Great Britain are set to begin their bid to retain their title when they face Japan on the opening day of the International Wheelchair Basketball Federation Women’s Under-25 World Championships in Suphanburi tomorrow.
The defending champions have been drawn into Pool A, which also includes hosts Thailand and South Africa.
They will be captained by 20-year-old Joy Haizelden, part of the British teams that finished fourth at the 2016 Paralympic Games in Rio de Janeiro and second at the 2018 World Championships in Hamburg - their highest-ever placing at each event.
She was also a member of the side that won the gold medal at the 2015 Women’s Under-25 World Championships in Beijing.
"It is always an honour to put the GB vest on, so when the opportunity to represent my country arises it fills me with pride," Haizelden said.
"It symbolises all the hard work I have put in to be where I am today.
"Knowing that I, and the rest of team, will get to compete against some of best female junior players at the Under-25 World Championships is a challenge that we are eager to meet.
"Any major tournament is always a privilege to attend, but what I’m most excited about is the opportunity to showcase the talent of the GB under-25 programme on a world stage.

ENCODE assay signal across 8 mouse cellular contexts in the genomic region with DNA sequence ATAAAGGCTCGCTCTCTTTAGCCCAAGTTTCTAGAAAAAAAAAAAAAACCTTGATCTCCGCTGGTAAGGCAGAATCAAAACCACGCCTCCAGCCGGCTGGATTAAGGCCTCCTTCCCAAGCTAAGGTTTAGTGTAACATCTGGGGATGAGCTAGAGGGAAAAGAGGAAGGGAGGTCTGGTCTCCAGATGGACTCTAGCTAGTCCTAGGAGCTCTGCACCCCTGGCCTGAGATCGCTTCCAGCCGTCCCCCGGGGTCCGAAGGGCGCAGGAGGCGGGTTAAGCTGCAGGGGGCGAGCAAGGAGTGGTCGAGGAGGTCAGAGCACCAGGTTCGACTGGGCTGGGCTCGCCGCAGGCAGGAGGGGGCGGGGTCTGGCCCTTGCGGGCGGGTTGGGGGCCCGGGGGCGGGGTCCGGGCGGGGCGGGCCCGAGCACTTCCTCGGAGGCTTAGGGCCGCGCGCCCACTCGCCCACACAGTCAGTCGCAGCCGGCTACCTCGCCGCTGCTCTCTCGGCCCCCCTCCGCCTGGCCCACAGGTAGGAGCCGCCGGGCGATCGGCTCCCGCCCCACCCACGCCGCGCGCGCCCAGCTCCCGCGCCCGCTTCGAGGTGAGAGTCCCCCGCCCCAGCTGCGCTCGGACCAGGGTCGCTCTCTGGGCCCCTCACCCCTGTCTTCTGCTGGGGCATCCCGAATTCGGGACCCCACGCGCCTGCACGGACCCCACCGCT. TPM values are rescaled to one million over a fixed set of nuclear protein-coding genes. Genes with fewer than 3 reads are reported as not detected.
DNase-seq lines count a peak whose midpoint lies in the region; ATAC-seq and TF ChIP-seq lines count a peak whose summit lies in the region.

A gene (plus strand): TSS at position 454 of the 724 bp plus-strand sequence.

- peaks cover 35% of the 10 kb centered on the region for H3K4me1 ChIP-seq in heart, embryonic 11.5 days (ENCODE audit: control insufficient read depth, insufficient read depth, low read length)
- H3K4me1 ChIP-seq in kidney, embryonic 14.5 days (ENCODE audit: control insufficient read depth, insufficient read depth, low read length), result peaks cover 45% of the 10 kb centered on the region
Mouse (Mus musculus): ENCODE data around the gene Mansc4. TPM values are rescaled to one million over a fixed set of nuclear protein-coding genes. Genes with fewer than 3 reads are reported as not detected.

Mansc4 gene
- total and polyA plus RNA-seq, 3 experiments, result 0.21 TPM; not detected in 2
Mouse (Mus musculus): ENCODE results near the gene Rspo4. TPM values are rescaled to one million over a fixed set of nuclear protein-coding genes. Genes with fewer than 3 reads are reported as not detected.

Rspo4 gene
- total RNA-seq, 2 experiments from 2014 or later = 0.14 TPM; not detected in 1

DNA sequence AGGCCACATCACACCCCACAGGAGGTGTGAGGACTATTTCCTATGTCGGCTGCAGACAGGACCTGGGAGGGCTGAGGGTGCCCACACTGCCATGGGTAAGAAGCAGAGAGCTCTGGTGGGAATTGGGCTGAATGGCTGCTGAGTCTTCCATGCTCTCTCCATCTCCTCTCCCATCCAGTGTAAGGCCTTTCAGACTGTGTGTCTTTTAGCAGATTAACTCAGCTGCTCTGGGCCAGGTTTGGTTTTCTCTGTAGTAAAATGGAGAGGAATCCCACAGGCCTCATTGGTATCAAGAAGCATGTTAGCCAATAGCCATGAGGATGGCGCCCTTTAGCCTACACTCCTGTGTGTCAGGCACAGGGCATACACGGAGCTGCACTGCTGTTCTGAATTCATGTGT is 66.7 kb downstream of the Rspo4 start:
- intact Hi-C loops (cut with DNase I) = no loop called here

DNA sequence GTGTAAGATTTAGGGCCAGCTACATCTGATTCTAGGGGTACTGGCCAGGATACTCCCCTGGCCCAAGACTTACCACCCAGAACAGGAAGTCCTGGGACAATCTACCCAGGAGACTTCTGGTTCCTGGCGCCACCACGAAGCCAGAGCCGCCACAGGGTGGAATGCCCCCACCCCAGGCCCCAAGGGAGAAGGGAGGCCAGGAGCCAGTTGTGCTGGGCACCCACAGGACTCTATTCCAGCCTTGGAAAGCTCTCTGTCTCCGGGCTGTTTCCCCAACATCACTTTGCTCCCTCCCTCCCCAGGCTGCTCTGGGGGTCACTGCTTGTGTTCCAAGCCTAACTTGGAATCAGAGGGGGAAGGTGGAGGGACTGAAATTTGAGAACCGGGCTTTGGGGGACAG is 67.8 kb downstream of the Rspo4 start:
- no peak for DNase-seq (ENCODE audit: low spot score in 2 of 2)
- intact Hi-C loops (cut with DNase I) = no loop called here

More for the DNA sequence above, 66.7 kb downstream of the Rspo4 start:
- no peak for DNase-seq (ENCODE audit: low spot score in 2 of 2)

"The fact that we have participated in three Under-25 World Championships is fantastic and a testament to the faith that British Wheelchair Basketball has in us."
Following the Opening Ceremony, Thailand are scheduled to go up against South Africa in the tournament opener at Suphanburi Stadium.
Also scheduled for tomorrow are the first two matches in Pool B.
Germany will meet Australia before debutants Turkey do battle with the United States, the 2011 champions.
Round-robin action is due to run through to Saturday (May 25).
Each team will play their pool opponents once.
The pool standings will determine the line-up for the quarter-finals set to be held on Sunday (May 26).
The semi-finals are scheduled for Monday (May 27), prior to the final and placement games on Tuesday (May 28).
This year’s event will mark the first time that a Thai national women’s wheelchair basketball team has competed on the world stage at either junior or senior level.
By hosting and participating in the competition, Thailand hopes to raise the standard of wheelchair basketball and help develop the sport for women in the country, as well as encourage more people to play the game.